272 * **Simplicity #2.** For the majority of queries, there are only one or
273 two predefined ways to access the object. Different queries typically
274 return different projections.
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275 * **Flexibility #1.** The **Get** and **Find** methods hide details such
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276 as the partitioning of the data store and the data access methods such
277 as an ORM or executing SQL code explicitly. This makes it easier to
278 change these choices in the future.
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279 * **Flexibility #2.** The **Get** and **Find** methods could use an ORM,
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280 LINQ, and the **IQueryable** interface behind the scenes to get the
281 data from the data store. This is a choice that you could make on a
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282 method by method basis.
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283 * **Performance #1.** You can easily optimize the queries that the
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284 **Find** and **Get** methods run.
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285 * **Performance #2.** The data access layer executes all queries. There
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286 is no risk that the client MVC controller action tries to run complex
287 and inefficient LINQ queries against the data source.
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288 * **Testability.** It is easier to specify unit tests for the **Find**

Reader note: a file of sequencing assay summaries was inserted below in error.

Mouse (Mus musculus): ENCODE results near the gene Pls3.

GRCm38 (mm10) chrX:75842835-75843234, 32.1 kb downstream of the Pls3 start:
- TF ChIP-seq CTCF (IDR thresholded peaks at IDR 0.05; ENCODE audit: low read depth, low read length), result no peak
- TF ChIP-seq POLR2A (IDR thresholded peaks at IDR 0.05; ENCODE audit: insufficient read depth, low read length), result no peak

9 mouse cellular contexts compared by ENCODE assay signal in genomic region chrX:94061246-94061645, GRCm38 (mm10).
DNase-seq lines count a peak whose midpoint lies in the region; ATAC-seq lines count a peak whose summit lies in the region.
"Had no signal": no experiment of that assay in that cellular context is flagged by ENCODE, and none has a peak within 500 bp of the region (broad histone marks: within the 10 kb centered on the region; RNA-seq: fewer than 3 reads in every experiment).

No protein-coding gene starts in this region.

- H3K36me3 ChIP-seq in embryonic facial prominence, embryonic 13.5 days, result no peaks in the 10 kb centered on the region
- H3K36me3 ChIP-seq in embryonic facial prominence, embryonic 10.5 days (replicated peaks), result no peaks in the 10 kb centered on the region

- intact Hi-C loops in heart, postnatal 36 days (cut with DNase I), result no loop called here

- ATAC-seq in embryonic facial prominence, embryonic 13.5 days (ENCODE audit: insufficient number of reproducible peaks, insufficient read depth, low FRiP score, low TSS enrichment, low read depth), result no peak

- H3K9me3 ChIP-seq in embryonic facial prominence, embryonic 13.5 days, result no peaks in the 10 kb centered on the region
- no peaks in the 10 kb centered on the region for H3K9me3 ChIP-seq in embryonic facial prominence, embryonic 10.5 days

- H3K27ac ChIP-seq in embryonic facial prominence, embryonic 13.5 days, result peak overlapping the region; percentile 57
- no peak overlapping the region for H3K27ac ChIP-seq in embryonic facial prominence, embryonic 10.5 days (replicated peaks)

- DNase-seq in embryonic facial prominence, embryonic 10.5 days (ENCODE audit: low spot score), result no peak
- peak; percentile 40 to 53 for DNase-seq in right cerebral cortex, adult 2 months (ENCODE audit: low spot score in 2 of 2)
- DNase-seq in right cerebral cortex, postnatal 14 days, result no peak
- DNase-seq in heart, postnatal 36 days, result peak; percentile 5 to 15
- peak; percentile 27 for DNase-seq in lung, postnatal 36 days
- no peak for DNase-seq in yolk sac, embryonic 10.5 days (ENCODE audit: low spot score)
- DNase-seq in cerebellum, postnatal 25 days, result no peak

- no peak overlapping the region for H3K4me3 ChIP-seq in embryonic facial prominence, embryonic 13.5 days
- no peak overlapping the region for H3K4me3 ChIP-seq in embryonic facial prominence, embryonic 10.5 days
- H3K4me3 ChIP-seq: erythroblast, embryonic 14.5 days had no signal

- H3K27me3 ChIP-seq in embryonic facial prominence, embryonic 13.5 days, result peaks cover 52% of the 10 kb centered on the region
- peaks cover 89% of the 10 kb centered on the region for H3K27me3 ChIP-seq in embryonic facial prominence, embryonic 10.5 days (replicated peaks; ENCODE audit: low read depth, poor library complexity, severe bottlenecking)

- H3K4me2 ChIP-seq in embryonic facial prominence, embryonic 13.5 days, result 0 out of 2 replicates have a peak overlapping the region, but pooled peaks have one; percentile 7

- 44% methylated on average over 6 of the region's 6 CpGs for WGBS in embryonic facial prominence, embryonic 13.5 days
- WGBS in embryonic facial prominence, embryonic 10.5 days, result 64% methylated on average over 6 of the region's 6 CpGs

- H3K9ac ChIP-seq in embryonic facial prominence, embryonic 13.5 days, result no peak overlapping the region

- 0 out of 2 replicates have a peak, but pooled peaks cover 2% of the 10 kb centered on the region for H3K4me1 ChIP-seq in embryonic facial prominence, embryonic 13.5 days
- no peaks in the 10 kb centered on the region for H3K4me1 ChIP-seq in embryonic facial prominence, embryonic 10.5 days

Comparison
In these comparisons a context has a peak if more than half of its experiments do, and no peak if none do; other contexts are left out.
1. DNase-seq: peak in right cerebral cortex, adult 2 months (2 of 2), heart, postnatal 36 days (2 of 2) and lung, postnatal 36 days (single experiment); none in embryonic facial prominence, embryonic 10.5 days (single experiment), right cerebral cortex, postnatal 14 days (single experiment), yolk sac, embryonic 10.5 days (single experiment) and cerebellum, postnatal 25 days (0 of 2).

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289 and **Get** methods than to create suitable unit tests for the range
290 of possible LINQ queries that a client could specify.
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291
292 Possible objections to this approach include:
293
294 * Using the **IQueryable** interface makes it much easier to use grids
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295 that support features such as paging, filtering, and sorting in the
296 UI.
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297
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298 ## Making Information about Partially Fulfilled Orders Available to the Read-side
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299
300 The UI displays data about orders that it obtains by querying the model
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301 on the read-side. Part of the data that the UI displays to the
302 registrant is information about partially fulfilled orders: for each
303 seat type in the order, the number of seats requested and the number of
304 seats that are available. This information is temporary data that is
305 only used while the registrant is creating the order using the UI; the
306 business only needs to store information about seats that were actually
307 purchased, not the difference between what the registrant requested and
308 what the registrant purchased.
309
310 The consequence of this is that the informationa about how many seats
311 the registrant requested only needs to exist in the model on the
312 read-side.
313
314 > **JanaPersona:** You can't store this information in an HTTP session
315 > because the registrant may leave the site in between requesting the
316 > seats and completing the order.
317